Throughout this investigation, downstream users of steel have raised concerns about difficulties in sourcing some steel products in the UK, in particular, those classified under category 12. I have listened to these concerns, and I am acting to protect this vital part of the economy by increasing the tariff rate quota on Category 12a to ensure it better reflects trade flows.

Finally, the Government has also decided to suspend the safeguard measure for steel goods coming from Ukraine for the next two years. The Government is clear that it will do everything in its power to support Ukraine’s brave fight against Russia’s unprovoked and illegal invasion and to ensure long-term security and prosperity and the maintenance of the world order from which we all benefit. The Government has already removed all tariffs under the UK-Ukraine FTA to zero to support Ukraine’s economy. This decision means Ukrainian steel will not be subject to the additional safeguard quotas and duty.

Mr Speaker, these are unusual times – the aftershocks of the gravest pandemic have combined with the biggest war in Europe since 1945. The spike in energy costs is creating huge stresses on manufacturing. Global steel markets are facing persistent overcapacity. The TRA findings provide clear evidence of serious injury or the threat of serious injury to our UK producers. The Government has a duty to use its democratic mandate to the greatest possible effect to protect the interests of the British people and provide leadership in these challenging times.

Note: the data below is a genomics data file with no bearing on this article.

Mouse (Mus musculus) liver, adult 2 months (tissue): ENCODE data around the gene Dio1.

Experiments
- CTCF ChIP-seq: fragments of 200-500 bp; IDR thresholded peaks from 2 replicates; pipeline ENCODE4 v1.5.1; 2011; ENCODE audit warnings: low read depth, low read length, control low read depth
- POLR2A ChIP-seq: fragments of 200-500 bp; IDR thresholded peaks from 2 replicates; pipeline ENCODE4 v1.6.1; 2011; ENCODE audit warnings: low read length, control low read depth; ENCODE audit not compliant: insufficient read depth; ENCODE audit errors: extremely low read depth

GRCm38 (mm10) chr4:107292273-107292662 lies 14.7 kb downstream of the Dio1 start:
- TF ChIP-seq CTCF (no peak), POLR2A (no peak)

On balance, we have therefore decided that it is in the vital public interest that Government acts to protect the steel sector, which is why we have taken the steps that we have. We believe that this approach is in the public interest, and this decision has been taken collectively and with reference to the Ministerial Code, noting the conflict outlined above.

Mr Speaker, this has been a finely balanced decision.

Steel is a vital industry for the UK and it is in constant use in our everyday lives.

But the global position on steel production is challenging. The use of unfair subsidies contributes to global overcapacity, putting domestic industries at risk around the world.

The measures I am announcing today will further support our steel industry and those who work in it. This comes on the back of this government securing an expansive removal of Section 232 tariffs on imports of UK steel and aluminium products into the USA, which came into effect earlier this month. The tariff-free volumes we have secured mean that UK steel and aluminium exports to the US can return to levels not seen since before 2018.

It is important to remember that safeguards are a temporary, short-term measure. We will continue to work with international partners alongside other government departments to support our domestic steel sector for the long-term.

Mr Speaker – I hope that the House will support this Government’s stance in defending our strategically important steel sector, and I commend this statement to the House.